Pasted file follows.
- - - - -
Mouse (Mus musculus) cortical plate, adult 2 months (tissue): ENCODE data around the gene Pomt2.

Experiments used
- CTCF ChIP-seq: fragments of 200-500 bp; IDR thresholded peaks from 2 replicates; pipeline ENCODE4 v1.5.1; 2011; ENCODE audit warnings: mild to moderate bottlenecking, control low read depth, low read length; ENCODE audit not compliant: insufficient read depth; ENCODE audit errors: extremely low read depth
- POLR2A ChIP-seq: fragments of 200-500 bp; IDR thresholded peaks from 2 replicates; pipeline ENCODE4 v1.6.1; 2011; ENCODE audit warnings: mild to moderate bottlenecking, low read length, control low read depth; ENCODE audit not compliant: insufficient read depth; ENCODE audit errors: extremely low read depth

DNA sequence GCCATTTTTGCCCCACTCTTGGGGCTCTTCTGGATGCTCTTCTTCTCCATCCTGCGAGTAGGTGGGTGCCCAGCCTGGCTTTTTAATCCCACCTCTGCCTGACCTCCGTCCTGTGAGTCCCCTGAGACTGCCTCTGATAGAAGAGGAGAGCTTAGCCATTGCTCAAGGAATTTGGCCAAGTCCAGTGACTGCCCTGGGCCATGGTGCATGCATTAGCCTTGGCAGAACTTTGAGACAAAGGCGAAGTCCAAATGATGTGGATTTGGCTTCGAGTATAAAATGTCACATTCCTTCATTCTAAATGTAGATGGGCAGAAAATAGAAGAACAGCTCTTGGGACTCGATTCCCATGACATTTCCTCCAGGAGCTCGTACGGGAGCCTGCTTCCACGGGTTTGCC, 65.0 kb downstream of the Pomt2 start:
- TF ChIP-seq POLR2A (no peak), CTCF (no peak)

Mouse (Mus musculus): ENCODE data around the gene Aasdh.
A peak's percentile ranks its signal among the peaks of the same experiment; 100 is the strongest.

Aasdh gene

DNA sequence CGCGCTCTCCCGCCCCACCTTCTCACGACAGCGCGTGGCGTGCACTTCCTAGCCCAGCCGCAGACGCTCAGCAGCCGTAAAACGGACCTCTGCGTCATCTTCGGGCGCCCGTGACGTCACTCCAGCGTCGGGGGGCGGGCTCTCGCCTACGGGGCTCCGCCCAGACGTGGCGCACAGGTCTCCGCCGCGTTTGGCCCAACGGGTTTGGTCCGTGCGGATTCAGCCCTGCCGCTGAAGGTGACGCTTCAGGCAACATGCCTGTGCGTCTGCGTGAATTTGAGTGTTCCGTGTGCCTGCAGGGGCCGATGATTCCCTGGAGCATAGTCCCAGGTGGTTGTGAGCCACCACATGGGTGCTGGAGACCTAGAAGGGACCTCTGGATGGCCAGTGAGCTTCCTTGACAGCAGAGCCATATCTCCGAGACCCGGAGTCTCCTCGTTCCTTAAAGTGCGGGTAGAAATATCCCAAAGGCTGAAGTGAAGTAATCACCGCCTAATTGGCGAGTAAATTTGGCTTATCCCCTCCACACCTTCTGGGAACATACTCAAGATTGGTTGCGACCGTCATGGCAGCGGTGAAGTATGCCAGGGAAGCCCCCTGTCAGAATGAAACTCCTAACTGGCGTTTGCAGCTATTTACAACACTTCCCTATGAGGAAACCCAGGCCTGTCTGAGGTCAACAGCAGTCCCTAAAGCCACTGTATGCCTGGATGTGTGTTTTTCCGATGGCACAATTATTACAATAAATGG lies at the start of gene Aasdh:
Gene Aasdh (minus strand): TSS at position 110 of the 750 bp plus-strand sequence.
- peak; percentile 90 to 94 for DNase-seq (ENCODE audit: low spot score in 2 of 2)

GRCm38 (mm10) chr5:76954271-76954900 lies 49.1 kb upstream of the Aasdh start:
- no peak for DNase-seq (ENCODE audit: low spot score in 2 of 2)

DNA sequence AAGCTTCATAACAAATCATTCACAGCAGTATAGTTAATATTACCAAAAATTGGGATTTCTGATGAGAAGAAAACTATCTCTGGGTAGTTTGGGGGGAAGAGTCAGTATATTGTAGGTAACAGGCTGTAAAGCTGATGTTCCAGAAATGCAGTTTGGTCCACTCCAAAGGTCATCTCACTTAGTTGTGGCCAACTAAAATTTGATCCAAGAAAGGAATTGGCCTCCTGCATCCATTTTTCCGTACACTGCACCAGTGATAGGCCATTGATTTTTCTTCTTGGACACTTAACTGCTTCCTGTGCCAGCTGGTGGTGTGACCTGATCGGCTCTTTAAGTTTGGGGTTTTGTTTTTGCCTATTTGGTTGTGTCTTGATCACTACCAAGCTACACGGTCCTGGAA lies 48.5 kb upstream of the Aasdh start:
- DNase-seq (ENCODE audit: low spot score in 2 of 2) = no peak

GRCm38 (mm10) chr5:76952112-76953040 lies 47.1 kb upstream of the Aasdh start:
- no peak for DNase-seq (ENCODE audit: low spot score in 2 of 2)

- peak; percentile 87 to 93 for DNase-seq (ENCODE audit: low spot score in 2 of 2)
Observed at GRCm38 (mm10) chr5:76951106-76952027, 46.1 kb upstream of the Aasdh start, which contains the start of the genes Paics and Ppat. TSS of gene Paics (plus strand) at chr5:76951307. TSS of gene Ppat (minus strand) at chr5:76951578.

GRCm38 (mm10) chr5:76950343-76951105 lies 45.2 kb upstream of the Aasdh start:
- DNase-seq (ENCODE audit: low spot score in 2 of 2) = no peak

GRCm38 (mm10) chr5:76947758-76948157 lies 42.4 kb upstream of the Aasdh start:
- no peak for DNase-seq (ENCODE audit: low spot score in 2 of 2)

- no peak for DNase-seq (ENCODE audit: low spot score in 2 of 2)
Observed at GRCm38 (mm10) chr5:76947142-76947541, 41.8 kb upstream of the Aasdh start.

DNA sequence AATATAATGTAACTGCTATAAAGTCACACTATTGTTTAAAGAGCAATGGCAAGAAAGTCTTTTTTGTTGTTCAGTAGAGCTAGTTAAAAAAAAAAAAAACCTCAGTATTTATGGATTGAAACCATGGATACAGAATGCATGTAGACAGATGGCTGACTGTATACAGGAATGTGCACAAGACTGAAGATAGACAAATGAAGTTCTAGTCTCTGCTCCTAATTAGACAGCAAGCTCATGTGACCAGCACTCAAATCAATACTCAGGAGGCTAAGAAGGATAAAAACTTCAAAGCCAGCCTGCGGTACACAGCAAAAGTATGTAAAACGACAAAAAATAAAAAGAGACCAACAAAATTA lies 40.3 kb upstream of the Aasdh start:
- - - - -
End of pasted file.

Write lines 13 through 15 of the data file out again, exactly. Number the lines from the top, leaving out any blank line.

GRCm38 (mm10) chr5:76954271-76954900 lies 49.1 kb upstream of the Aasdh start:
- no peak for DNase-seq (ENCODE audit: low spot score in 2 of 2)

DNA sequence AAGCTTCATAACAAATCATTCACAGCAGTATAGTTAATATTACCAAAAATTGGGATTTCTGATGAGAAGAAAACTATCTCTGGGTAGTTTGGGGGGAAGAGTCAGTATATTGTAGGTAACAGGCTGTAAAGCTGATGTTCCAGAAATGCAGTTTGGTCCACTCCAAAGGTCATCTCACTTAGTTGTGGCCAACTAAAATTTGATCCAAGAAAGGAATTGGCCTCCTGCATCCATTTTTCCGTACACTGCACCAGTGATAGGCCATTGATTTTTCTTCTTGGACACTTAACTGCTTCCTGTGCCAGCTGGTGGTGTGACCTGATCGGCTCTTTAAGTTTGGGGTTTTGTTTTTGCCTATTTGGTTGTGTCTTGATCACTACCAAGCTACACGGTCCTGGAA lies 48.5 kb upstream of the Aasdh start: